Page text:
The Aam Aadmi Party (AAP) was leading in 5 seats in Gujarat after more than seven hours of counting of votes on December 8, but its vote-share was close to 13%, which meant it is on track to be recognised as a national party by the Election Commission of India (ECI).
एक छोटी सी आम आदमी पार्टी को राष्ट्रीय पार्टी बनाने के लिए गुजरात की जनता का बहुत-बहुत शुक्रिया और सभी देशवासियों को बहुत-बहुत बधाई।
हम भारत को No. 1 राष्ट्र बनाने के संकल्प पर अडिग हैं। 🇮🇳 pic.twitter.com/RbQTs4L9wc
— AAP (@AamAadmiParty) December 8, 2022
The name suggests that a national party would be one that has a presence ‘nationally’, as opposed to a regional party whose presence is restricted to only a particular state or region.
National parties are usually India’s bigger parties, such as the Congress and BJP. However, some smaller parties, like the communist parties, are also recognised as national parties. A certain stature is sometimes associated with being a national party, but this does not necessarily translate into having a lot of national political clout.
Some parties, despite being dominant in a major state — such as the DMK in Tamil Nadu, BJD in Odisha, YSRCP in Andhra Pradesh, RJD in Bihar, or TRS in Telangana — and having a major say in national affairs, remain regional parties.
The ECI has laid down the technical criterion for a party to be recognised as a national party. A party may gain or lose national party status from time to time, depending on the fulfilment of these laid-down conditions.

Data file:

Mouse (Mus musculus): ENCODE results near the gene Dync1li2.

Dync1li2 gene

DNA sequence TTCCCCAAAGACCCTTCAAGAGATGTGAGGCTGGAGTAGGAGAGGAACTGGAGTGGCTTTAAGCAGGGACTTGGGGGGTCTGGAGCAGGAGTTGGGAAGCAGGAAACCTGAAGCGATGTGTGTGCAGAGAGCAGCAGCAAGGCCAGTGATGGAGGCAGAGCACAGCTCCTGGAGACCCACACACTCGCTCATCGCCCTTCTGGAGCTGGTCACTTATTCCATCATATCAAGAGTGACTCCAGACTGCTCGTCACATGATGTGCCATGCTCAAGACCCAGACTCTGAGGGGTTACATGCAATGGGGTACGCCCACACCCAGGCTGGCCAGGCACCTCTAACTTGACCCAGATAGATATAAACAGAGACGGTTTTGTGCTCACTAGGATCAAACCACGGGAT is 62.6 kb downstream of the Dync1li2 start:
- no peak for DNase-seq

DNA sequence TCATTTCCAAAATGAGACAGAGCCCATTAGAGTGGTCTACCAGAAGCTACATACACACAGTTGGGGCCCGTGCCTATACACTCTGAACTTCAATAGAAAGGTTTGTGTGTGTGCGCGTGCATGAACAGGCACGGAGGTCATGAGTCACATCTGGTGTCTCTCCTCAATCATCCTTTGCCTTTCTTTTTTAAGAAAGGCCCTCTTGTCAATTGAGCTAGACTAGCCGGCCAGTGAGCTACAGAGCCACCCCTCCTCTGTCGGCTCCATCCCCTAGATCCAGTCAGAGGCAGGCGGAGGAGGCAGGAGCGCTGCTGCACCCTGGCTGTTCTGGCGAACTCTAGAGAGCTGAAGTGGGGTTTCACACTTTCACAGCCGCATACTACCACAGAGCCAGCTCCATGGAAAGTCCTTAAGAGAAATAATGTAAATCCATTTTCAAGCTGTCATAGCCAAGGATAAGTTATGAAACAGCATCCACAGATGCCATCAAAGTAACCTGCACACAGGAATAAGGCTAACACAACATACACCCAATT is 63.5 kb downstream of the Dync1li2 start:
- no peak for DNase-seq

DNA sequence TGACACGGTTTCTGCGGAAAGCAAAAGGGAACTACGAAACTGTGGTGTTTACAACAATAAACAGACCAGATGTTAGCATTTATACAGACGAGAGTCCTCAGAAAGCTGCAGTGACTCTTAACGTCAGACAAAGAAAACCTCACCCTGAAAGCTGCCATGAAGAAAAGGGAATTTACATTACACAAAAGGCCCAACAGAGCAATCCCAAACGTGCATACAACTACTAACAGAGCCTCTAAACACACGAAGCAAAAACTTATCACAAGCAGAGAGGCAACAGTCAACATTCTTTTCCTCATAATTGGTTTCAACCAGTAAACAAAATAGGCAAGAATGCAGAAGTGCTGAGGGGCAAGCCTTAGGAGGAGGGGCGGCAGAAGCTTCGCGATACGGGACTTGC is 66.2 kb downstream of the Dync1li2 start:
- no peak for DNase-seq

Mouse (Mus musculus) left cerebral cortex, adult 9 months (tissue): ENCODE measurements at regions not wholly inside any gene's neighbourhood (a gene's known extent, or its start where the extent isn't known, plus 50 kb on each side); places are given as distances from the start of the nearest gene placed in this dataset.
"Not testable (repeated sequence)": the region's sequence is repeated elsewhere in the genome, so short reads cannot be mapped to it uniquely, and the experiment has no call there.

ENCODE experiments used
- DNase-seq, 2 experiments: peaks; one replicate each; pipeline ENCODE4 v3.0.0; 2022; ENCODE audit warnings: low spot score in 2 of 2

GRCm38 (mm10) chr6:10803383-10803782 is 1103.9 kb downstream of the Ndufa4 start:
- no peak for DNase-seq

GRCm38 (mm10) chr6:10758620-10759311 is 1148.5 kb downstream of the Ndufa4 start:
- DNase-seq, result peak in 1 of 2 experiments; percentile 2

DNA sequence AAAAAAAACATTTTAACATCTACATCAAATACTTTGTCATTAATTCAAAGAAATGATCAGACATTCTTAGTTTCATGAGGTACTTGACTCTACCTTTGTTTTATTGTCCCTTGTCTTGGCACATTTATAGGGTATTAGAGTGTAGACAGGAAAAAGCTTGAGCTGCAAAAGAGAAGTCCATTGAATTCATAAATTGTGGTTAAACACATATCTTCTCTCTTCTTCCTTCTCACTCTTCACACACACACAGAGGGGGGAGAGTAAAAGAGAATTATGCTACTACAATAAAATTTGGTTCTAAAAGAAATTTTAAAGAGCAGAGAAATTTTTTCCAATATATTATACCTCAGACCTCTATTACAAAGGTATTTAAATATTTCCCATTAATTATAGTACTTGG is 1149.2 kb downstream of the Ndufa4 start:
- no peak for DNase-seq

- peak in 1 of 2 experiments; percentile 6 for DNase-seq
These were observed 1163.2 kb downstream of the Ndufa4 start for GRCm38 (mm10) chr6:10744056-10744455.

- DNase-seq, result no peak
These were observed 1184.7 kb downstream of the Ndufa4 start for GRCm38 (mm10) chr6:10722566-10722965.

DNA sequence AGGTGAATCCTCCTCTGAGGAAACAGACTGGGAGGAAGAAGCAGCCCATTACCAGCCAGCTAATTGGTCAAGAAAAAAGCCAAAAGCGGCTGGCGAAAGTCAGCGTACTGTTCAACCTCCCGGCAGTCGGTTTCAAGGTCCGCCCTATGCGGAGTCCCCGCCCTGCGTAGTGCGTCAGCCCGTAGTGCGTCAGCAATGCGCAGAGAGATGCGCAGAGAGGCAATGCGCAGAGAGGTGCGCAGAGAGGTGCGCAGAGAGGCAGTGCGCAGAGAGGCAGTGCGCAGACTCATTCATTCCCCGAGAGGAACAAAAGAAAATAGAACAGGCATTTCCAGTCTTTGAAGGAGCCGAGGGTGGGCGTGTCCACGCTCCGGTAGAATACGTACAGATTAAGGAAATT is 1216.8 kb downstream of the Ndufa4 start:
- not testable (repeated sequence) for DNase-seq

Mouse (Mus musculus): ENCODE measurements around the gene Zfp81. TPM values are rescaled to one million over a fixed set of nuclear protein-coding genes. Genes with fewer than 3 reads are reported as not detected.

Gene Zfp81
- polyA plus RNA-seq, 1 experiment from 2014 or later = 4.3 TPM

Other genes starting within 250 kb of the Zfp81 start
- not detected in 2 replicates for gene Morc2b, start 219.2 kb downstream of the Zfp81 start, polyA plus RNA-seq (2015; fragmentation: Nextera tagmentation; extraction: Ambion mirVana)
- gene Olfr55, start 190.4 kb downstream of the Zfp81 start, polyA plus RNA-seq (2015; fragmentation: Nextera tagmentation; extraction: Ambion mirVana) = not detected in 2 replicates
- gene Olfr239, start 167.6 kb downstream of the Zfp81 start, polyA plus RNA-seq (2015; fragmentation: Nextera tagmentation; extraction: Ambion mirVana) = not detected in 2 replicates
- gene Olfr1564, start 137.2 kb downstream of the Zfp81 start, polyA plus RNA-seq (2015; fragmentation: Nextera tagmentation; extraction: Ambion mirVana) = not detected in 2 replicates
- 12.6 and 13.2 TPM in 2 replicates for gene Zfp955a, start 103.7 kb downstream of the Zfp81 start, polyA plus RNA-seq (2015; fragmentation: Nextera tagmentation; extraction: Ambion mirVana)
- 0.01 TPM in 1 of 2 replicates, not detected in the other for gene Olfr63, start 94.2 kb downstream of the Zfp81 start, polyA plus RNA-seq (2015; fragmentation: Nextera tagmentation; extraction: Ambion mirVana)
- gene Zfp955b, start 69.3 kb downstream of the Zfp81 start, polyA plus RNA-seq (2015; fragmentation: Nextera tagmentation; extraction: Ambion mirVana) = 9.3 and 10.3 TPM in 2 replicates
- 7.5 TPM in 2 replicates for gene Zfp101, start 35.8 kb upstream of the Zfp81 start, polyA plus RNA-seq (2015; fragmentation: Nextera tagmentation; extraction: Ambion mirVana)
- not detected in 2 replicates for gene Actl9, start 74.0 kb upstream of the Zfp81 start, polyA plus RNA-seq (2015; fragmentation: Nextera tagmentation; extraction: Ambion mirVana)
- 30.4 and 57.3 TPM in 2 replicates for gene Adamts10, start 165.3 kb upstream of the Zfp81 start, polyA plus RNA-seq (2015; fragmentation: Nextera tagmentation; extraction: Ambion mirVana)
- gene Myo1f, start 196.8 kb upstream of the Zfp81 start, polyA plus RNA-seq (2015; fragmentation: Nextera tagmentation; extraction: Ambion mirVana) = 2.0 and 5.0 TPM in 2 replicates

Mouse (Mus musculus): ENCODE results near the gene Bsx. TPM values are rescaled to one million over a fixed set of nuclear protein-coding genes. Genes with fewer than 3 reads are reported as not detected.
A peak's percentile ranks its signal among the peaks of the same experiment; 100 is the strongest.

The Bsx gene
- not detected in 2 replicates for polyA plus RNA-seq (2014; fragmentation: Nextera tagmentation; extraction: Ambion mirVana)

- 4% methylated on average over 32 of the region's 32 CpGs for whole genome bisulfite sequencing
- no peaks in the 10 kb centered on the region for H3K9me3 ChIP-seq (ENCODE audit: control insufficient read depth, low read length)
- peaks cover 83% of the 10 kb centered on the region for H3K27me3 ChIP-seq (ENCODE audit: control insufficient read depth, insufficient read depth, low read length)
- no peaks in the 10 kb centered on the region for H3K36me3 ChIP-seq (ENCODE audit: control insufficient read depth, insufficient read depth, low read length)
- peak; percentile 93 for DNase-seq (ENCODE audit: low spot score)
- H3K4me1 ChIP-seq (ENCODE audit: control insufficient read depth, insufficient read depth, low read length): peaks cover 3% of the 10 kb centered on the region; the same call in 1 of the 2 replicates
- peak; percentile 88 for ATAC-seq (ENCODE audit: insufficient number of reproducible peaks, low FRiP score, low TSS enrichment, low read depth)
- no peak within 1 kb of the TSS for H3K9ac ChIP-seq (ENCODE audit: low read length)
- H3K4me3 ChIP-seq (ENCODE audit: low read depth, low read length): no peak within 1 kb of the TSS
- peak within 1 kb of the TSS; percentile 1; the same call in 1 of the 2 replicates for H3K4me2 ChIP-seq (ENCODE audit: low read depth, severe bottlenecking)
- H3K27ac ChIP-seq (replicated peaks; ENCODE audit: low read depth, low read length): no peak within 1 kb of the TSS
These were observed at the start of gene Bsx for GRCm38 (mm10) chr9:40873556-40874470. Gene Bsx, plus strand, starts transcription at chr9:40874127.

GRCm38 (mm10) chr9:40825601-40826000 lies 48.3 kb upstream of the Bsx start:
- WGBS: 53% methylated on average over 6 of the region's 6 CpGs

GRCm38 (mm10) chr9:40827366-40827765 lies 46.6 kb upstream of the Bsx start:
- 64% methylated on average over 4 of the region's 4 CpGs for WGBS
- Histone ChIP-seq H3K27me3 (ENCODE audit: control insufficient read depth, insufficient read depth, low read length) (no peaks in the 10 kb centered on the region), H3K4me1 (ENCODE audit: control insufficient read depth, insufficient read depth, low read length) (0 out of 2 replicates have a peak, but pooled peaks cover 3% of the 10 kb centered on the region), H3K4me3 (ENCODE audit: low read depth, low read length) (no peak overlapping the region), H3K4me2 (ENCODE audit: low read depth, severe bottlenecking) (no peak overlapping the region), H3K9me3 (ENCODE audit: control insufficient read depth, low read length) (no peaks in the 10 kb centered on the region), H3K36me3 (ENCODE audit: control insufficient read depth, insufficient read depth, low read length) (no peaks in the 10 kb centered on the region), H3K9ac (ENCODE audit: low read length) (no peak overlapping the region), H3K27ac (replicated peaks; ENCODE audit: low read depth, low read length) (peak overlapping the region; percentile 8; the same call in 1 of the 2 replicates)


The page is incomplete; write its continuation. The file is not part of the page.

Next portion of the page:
गुजरात की जनता के वोट से आम आदमी पार्टी आज राष्ट्रीय पार्टी बन रही है.
शिक्षा और स्वास्थ्य की राजनीति पहली बार राष्ट्रीय राजनीति में पहचान बना रही है.
इसके लिए पूरे देश को बधाई.
— Manish Sisodia (@msisodia) December 8, 2022
As per the ECI’s Political Parties and Election Symbols, 2019 handbook, a political party would be considered a national party if:
i. it is ‘recognised’ in four or more states; or
ii. if its candidates polled at least 6% of total valid votes in any four or more states in the last Lok Sabha or Assembly elections and has at least four MPs in the last Lok Sabha polls; or
iii. if it has won at least 2% of the total seats in the Lok Sabha from not less than three states.
To be recognised as a state party, a party needs:
i. at least 6% vote-share in the last Assembly election and have at least 2 MLAs; or
have 6% vote-share in the last Lok Sabha elections from that state and at least one MP from that state; or
ii. at least 3% of the total number of seats or three seats, whichever is more, in the last Assembly elections; or
iii. at least one MP for every 25 members or any fraction allotted to the state in the Lok Sabha; or
iv. have at least 8% of the total valid votes in the last Assembly election or Lok Sabha election from the state.
This meant that going into the Gujarat-Himachal elections, the party already fulfilled the criteria for recognition as a state party in three states.
It now required 6% of the vote in the Assembly elections in either Himachal or Gujarat to be recognised in a fourth state — which would qualify it for recognition as a national party.
While the AAP got only 1% of the vote in Himachal — where it virtually pulled out of the race midway through the campaign — its almost 13% vote in Gujarat is more than double what it required to be recognised as a state party there. That made it four states.
As of now, the ECI has recognised eight parties as national parties — the BJP, Congress, Trinamool Congress, CPI(M), CPI, Nationalist Congress Party (NCP), Bahujan Samaj Party (BSP), and Conrad Sangma’s National People’s Party (NPP), which was recognised in 2019. Once the official results of the Gujarat elections are announced, AAP will become the ninth party to be recognised as a national party.